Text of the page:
Ximedica’s human factors and usability team works alongside the engineering team, testing the product’s usability against the design inputs generated from a solid user-requirements foundation. Frequent formative studies need not be expansive or costly. Such studies can ease uncertainties and build confidence in the end solution if used effectively. These frequent iterations also build confidence with the marketing and commercial teams as they participate in product testing with end users. For example, there may be hand dexterity challenges with the targeted patient population that can be tested and iterated in volume even at this development stage – ensuring a user-friendly solution and increasing product adoption.

“Secondary packaging is emerging as a key element in a treatment’s successful presentation to end users.”

After risks have been mitigated, Ximedica routinely uses bridge tooling for gaining confidence in the end product and putting an early, tangible device in the hands of end users and marketing and commercial teams. In particular, this gives marketing and commercial teams an in-depth look at the device to help prepare for product launch. Ximedica has successfully exploited quality bridge tools through validation, late-stage clinical study, regulatory approval and early commercial launch. This path is the stepping stone to developing a final manufacturing solution with shorter and less impactful development times and without excess capital expenditure.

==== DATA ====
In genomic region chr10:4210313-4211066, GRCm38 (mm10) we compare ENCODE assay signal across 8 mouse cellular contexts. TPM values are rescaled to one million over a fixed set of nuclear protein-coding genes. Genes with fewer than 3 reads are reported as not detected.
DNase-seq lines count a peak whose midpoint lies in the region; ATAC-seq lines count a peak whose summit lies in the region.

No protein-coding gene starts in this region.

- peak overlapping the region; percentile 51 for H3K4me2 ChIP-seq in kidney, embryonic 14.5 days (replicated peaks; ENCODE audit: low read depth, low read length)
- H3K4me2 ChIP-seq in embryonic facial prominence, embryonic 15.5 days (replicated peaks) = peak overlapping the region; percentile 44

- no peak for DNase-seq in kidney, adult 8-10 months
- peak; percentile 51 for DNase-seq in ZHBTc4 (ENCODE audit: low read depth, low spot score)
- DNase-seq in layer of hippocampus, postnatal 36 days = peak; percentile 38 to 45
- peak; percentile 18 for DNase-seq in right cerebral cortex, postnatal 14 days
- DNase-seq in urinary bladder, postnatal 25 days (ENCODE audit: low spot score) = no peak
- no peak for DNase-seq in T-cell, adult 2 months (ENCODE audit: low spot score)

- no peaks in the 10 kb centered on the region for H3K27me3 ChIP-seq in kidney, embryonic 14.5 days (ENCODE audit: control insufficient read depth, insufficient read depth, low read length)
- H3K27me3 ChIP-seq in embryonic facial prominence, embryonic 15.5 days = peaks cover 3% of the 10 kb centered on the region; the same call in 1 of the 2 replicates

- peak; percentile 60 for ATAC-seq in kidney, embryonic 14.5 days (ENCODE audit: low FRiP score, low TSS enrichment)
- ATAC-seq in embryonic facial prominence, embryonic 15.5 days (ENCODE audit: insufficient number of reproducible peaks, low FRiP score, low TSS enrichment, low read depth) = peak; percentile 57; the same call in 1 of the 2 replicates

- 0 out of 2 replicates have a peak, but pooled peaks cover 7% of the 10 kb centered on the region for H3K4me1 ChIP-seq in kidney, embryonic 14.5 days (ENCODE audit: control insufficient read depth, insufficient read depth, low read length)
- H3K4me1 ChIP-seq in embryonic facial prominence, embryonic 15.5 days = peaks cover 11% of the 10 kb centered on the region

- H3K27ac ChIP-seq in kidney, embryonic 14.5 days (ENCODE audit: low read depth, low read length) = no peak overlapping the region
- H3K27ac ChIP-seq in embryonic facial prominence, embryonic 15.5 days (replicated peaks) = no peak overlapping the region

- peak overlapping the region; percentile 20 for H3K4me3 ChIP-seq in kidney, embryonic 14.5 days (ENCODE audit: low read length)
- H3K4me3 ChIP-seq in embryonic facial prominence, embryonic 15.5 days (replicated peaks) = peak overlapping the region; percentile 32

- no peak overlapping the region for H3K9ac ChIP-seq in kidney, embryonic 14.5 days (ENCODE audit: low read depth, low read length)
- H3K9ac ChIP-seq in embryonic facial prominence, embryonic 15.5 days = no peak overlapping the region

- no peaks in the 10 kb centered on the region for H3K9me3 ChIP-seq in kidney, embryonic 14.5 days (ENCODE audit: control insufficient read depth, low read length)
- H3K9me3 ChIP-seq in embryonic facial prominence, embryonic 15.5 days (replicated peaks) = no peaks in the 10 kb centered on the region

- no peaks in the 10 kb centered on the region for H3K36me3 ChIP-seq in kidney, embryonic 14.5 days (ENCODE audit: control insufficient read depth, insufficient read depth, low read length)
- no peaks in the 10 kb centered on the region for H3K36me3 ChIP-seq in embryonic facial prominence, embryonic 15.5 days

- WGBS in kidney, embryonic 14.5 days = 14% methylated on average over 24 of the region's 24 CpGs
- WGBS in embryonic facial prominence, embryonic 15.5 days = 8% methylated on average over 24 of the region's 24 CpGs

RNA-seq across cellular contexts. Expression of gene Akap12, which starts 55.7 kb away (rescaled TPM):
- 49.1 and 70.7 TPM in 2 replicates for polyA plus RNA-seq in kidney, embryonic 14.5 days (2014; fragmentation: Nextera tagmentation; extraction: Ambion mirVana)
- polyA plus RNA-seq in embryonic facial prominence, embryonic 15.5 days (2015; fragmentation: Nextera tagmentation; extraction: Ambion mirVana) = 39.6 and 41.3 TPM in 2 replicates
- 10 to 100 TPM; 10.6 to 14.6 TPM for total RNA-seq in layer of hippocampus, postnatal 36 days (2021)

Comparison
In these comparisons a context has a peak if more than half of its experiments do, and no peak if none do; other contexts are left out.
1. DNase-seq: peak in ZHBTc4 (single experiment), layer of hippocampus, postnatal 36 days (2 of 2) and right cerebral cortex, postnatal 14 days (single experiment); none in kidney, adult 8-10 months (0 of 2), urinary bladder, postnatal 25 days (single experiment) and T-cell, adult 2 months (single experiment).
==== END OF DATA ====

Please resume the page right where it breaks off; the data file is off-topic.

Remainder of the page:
Development of the assembly solution can follow a similar path, where teams commonly start with manual assembly and toggle to semi-automation before turning to full automation. Ximedica frequently uses this manual assembly process through clinical study and concurrently develops a semi-automated process. Performance, assembly and usability risks are addressed and mitigated in this manner.